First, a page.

There will be some greater level of trade off between individual freedoms and privacy and security. Heck, the young ones don't seem to care about privacy anyway judging from the way they share just about every detail about themselves.

My sentiment is that internet providers are going to have to patrol their own content in a more diligent way. People need to report more often and the authorities need to hit'em hard and hit'em fast.....it may become a game of Whack-a-Mole but it still needs to be done.
Clearly, some type of rebalancing must have to occur. Hopefully, we can rationally balance our desire for reasonable freedom, against the requirement for the "state", representing all of us, to provide reasonable safety.
October 25, 2014 | Unregistered CommentermovingforwardOntario
Maybe just use the public health rules, since we believe the "public health" is jeopardized.

Just "quarantined" until resolved?
October 26, 2014 | Unregistered CommentermovingforwardOntario
A patient of mine who grew up in Quebec said that during the era of the FLQ there was substantial radicalization of young male Quebecers. Prior to the October crisis and the War Measures Act being invoked the police had been given substantial new powers to detain and arrest.

The virus of ideology and its hosts (marginalized males) once againwill have to be identified and quarantined.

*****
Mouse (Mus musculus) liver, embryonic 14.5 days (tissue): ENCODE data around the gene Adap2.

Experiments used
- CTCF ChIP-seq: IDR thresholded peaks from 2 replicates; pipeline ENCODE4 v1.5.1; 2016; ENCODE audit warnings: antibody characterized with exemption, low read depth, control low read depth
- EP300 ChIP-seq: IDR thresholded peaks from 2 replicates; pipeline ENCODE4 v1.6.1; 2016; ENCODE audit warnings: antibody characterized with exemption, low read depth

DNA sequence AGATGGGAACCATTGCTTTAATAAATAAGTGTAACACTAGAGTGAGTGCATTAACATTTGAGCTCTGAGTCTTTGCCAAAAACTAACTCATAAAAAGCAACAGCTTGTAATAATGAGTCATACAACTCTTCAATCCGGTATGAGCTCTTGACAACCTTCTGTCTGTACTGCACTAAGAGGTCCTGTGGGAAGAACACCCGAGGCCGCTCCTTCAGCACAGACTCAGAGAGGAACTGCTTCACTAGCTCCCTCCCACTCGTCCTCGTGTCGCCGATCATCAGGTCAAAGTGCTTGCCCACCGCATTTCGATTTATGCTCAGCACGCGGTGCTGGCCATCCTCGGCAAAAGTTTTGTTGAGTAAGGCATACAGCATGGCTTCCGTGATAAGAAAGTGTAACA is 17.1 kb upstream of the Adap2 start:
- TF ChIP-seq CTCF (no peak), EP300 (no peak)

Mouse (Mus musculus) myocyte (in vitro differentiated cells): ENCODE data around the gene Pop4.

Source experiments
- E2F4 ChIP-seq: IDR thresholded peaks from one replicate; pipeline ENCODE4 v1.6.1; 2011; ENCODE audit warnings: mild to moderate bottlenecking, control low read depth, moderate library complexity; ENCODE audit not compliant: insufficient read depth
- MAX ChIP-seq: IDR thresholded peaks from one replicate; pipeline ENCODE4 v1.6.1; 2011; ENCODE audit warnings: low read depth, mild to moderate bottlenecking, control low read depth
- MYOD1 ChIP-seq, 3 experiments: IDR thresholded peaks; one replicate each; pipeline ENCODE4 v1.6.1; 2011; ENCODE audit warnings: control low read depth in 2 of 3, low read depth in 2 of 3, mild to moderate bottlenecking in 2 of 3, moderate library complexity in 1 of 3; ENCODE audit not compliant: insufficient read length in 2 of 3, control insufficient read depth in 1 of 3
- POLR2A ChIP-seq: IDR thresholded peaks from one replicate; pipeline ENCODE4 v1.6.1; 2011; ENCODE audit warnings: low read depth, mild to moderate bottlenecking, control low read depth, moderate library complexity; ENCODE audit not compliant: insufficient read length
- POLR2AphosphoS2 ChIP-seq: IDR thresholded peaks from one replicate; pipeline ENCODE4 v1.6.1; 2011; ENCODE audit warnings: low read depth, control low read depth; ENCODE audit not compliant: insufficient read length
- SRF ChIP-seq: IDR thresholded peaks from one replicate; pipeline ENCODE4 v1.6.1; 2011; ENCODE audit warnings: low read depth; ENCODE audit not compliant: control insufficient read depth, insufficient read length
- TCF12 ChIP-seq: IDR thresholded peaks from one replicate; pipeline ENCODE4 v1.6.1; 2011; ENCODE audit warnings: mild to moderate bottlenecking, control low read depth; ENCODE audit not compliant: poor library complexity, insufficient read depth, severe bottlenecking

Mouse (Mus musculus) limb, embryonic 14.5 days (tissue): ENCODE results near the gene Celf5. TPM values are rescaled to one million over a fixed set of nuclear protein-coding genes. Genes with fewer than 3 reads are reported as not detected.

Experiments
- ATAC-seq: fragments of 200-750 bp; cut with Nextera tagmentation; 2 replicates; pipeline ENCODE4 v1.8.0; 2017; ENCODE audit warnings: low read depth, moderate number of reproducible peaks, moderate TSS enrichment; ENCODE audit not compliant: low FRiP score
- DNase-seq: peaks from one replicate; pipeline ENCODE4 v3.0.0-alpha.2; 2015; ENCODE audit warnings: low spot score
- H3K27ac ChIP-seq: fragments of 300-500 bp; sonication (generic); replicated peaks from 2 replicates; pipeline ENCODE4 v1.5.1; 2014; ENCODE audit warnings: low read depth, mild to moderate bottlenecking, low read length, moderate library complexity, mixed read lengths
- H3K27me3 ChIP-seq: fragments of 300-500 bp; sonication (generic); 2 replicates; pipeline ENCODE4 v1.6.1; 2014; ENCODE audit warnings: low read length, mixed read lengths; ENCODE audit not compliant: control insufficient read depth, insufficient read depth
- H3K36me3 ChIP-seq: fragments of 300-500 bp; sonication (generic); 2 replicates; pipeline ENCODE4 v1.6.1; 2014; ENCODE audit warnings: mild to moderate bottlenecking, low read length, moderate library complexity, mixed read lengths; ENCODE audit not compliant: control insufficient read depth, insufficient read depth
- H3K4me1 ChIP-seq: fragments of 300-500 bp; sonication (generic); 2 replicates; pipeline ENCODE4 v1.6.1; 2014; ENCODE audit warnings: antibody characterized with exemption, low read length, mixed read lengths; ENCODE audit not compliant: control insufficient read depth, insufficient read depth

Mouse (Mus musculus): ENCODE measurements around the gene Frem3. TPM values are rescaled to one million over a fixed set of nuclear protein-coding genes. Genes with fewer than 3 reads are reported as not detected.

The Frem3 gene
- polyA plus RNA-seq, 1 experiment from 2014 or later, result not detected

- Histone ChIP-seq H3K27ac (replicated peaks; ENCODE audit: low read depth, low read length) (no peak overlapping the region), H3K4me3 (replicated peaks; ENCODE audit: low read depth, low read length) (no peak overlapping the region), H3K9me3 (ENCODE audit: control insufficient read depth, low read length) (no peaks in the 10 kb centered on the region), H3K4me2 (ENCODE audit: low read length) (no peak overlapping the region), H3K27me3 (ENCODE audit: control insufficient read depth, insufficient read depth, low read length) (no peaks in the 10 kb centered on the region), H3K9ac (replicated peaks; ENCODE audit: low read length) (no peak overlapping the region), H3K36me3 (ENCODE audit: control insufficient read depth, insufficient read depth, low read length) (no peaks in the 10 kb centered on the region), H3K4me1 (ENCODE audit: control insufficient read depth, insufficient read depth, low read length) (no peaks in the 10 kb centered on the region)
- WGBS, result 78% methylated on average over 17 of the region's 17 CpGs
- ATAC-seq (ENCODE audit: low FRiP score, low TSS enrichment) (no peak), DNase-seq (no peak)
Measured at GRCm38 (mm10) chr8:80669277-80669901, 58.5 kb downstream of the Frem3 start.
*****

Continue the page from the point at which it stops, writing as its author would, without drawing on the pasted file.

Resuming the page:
"What drives these angry young men? How do otherwise unremarkable sad-sack guys become, almost overnight, self-sacrificing killers? These “lone-wolf terrorists,” as they have come to be known in criminology and intelligence circles, start out with a few troubles, perhaps mental illness or drug addiction or a history of petty crime. Then they suddenly seem to snap, disappear from the normal world, and then burst into the public eye holding the most extreme, murderous sort of ideas. Then they kill, in highly public ways – as Canada has witnessed twice in the past week."

http://www.theglobeandmail.com/news/national/lone-wolf-ideology-or-pathology/article21293910/
October 26, 2014 | Unregistered CommenterCanary in a Coal Mine
Milestone achieved.

"A total of 10,141 confirmed, probable or suspected cases have been reported."

"The WHO has said that many families are keeping infected people at home rather than putting them into isolation in treatment centres, some of which have refused patients due to a lack of beds and basic supplies."
October 26, 2014 | Unregistered Commentereklimek
As for ebola and mandatory quarantine, the chief medical official of each state should just publish their reasons for their recommendations for a mandatory quarantine. Sign their name. Deals done, accept their explanation and their authority to make the final decison. Remove the politics.

If their decison was overridden by a political act, then we have reason to be concerned. If a political decision overwrote, the best medical advice, then there is an issue. In each jurisdiction, we have, as a process, decided to accept public health authority is needed, and must be accepted on behalf of all of us, to remain in good health.
October 26, 2014 | Unregistered CommentermovingforwardOntario
Looks like the US has finally found the right balance on quarantine policy for returning Ebola health care workers,...mandatory 21 day quarantine in their homes.

No more gallivanting around in subways, bowling alleys and coffee shops. Common sense has prevailed.